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False sense of security: #Aadhaar is broken, and the new bill doesn’t fix it

False sense of security: Aadhaar is broken, and the new bill doesnARYA SHARMA/CATCH NEWS

False sense of security: Aadhaar is broken, and the new bill doesn’t fix it

The Lok Sabha has passed the Aadhaar Bill without incorporating any amendments suggested by the Rajya Sabha. Since it was introduced two weeks ago, much has been written about the bill and the Aadhaar scheme.

One of the main concerns raised over Aadhaar – not just now but in the past as well – is about the role of private companies, specifically whether there are sufficient safeguards to prevent misuse or unauthorised use of personal data collected by them.
To understand what is at stake, it’s necessary to explain the involvement of private parties in the collection and use of personal information for Aadhaar. Data protection could have been ensured at two levels – through contractual obligations on the private agency involved; through protection built into law such agencies as required to follow.

So, are these protections in place? Let’s look at the data flow, flag concerns and explain if and how they have been addressed.

Threat to privacy

As my colleague at the Centre for Internet and Society Vidushi Marda explains, data flow for UID enrolment can be best understood by first delineating the organisations involved in it.

The UIDAI, the statutory body overseeing Aadhaar, enters into MoUs with Registrars – usually government departments or large private actors such as the LIC – to collect personal data. The Registrars in turn rope in Enrolment Agencies, or EAs – usually private parties – to set up enrolment centres for data collection.

90% Aadhar enrolment is done. Bill is like locking stable door after the horse has bolted: @ambersinha07

The UIDAI has a standard Enrolment Form which asks for information such as name, address, birth date, gender, proofs of address and identity. However, it has been reported that some MoUs allow the registrars – and by extension private EAs – to collect additional information than what is specified by the UIDAI.

Since an individual has to share personal information to register for Aadhaar, she ends up in a position of being coerced to provide additional data that’s not required for enrolment. This can’t be considered ‘informed consent’, which is the basis of all data protection laws worldwide.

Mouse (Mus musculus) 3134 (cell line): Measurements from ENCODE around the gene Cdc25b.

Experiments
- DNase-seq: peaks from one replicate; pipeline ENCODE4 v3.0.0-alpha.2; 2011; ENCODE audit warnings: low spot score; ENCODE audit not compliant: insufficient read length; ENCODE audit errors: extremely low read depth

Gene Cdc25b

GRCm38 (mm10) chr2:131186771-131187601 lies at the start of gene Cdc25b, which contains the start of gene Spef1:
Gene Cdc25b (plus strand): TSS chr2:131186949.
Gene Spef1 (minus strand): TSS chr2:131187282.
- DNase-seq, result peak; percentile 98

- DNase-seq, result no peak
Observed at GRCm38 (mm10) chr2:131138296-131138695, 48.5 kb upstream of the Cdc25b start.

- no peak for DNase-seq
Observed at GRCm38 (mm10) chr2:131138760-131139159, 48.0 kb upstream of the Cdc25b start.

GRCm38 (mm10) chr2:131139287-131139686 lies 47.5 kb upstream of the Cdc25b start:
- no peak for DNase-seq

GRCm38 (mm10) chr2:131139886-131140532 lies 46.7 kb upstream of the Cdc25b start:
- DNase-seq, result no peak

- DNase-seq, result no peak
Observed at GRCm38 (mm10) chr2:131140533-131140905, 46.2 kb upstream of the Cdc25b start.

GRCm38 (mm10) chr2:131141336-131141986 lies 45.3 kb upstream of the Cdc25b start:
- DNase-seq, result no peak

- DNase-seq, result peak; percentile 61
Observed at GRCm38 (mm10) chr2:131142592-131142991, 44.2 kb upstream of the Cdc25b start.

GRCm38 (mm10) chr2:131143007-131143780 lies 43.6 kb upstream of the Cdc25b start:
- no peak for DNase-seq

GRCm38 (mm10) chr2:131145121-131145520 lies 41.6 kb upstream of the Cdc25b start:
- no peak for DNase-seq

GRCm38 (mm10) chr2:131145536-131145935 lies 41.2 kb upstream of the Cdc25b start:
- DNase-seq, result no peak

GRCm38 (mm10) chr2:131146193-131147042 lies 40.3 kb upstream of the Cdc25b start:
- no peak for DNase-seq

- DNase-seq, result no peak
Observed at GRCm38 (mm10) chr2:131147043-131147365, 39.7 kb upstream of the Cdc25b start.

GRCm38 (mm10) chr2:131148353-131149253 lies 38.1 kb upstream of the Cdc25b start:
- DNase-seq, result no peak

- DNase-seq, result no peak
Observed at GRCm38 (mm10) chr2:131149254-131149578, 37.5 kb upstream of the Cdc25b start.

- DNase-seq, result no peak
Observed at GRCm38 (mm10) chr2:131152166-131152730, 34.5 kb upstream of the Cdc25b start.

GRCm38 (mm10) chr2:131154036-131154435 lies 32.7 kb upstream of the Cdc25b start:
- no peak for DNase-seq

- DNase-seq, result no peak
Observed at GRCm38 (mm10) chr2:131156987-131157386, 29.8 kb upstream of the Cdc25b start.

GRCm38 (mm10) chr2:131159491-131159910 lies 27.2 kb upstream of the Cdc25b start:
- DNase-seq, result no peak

Also read – Centre to introduce bill making Aadhaar number mandatory

Lack of accountability

The enrolment process is this: the individual fills out the form, the details are verified against her supporting documents, and then entered by an operator in the UIDAI-provided Aadhaar Enrolment Client software.

Here’s the catch: these operators at the enrolment centres are not answerable to the UIDAI but to the private EAs. This lack of privity and the loose set of legal relationships between the UIDAI and the EAs raises clear questions of accountability.

Further, the language used in the UIDAI’s contracts with biometric solutions providers – such as L1 Identity Solutions Operating Company and Accenture Services Pvt Ltd, both of which, incidentally, are alleged to have links with foreign intelligence agencies – is quite disturbing.

The contracts allow them “access to personal information of the purchaser and/or a third party or any resident of India, any other person covered within the ambit of any legislation as may be applicable” for a period of seven years.

Token solutions

The new bill does have provisions that seem to address these concerns by directing the UIDAI to ensure its obligations are passed on to the agencies and consultants it engages to perform any powers or function under the Act. But this is no more than lip-service, for two reasons.

One, this legal obligation is on the UIDAI, neither the operators nor the EAs are subject to it in the absence of a binding contract. Two, more than 90% of the enrolment is already done, so introducing these controls now is like locking the stable door after the horse has bolted.

.@ambersinha07: Data operators are answerable to private Eas, not UIDAI. Where’s the accountability?

The bill refers to the rules framed under Section 43A of the IT Act, and brings the biometric information collected for Aadhaar within the definition of “sensitive personal data or information” under these rules.

This is another attempt to provide some legal protection to the personal data collected, but it, too, amounts to little. That’s because these rules are woefully inadequate.

Section 43A is a provision for data security, not data protection. It enables the framing of rules for reasonable security practices that private entities ought to follow. Although the rules seek to punch above their weight by including some data protection principles as well, they are severely limited by being subordinate to the enabling provision which only talks about data security.

The Aadhaar enrolment process has been broken since its inception. While efforts have been made in this bill to fix it, they fall way short of addressing most of the key concerns.

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